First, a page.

Christ is risen! He is risen indeed! Happy Easter everybody! In keeping with our annual Easter tradition in The Virtual Chapel, the article today is a community project. I made a post in the Facebook group inviting people to reflect upon these two questions:
What Easter/Lent traditions are meaningful to you and your family/faith community?
How do the symbols of death and resurrection speak to your spiritual experience?
I then copy and pasted all of the responses into a Google Doc and edited them together into three sections. The first section is poetry, the second is theology, and the third is about Easter traditions. None of my own words were included in the article, though my voice can still be found in the way it is all brought together.
Because this article speaks with many voices, it is, in a certain sense, the voice of our community. I think that it shows what a deeply beautiful community we have. It also shows the magnificent diversity in thought and belief which are able to exist in harmony with one another. If you would like to read our previous years’ Easter articles, you can find them HERE and HERE.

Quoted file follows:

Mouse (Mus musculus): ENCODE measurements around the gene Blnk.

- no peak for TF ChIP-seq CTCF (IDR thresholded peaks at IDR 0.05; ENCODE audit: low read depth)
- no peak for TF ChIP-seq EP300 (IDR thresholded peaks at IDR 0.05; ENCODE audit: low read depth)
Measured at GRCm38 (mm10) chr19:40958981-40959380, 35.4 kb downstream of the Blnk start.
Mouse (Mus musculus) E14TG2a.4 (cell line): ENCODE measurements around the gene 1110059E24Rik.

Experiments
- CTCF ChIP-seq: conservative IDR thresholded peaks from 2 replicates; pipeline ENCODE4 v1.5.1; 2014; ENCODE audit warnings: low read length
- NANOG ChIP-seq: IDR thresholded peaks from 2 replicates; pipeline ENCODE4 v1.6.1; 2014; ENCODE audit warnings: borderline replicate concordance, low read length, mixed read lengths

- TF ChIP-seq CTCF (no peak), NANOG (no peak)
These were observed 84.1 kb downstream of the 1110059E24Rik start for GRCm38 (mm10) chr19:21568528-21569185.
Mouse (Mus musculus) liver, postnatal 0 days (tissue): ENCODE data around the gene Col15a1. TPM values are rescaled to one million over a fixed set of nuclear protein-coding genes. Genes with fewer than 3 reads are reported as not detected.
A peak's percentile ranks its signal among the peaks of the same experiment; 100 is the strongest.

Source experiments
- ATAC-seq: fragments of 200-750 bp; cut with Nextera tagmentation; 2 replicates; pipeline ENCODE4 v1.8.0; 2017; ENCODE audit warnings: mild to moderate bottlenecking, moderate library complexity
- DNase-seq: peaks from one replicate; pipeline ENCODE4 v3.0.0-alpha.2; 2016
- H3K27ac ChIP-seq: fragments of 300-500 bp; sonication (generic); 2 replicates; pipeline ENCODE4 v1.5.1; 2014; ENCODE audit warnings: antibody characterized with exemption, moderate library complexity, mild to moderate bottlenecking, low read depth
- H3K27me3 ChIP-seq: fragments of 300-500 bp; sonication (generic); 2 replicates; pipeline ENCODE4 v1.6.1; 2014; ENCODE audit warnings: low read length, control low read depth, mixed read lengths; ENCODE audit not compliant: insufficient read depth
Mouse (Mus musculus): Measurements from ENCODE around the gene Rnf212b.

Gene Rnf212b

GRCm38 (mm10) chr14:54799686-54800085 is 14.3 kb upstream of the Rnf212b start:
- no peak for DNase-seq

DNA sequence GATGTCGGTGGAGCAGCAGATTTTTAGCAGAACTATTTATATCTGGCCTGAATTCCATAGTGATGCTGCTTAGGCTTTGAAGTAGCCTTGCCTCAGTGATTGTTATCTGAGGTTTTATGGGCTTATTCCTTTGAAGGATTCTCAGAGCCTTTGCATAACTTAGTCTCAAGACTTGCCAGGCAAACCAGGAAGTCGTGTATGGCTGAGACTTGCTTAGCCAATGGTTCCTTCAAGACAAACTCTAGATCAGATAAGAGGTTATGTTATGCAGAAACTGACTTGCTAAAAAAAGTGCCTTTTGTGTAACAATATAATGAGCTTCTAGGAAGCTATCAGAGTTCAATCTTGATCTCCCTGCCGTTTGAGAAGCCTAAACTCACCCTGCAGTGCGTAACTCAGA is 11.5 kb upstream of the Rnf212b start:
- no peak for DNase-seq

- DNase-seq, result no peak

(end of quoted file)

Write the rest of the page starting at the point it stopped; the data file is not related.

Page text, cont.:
here again at the end of no end where soul and surrender meet everything sacred is lost and found again for love has no death God beckons me to let go of everything — even God and that is how I know I am free
Inspired by St. John Chrysostom’s Easter Homily
On this sun-rising, jasmine-scented morning Summoning bells call the dead alive; In mimosa-fragrant groves Gnarled olive trees spit Defiance in the face of death. He has come Emergent from the stone-girt tomb Face blazing in life’s transcendence. He melted all the chains In his victory’s fiery furnace. He is the limitless energy Unbounded power raised up The one who makes the desert give forth The cedar and acacia He lifts up The despairing and doubting Black-clad mourners He pulls them to their feet. The limping regain their strength The blind are given sight They follow behind him In footsteps of fire Subjects of the eternal kingdom Forever established upon the earth.
What if the Orthodox Christians are right? What if the “harrowing of Hades/Hell” happened? What if what the contemporary Western church thinks defines Hell is an empty, and now, irrelevant place? How would it change our beliefs and behaviors? Would we change our perspective about ‘salvation’ – getting that golden ticket to Heaven and, perhaps instead, focus on the Kingdom/Kin-dom of God in the here and now?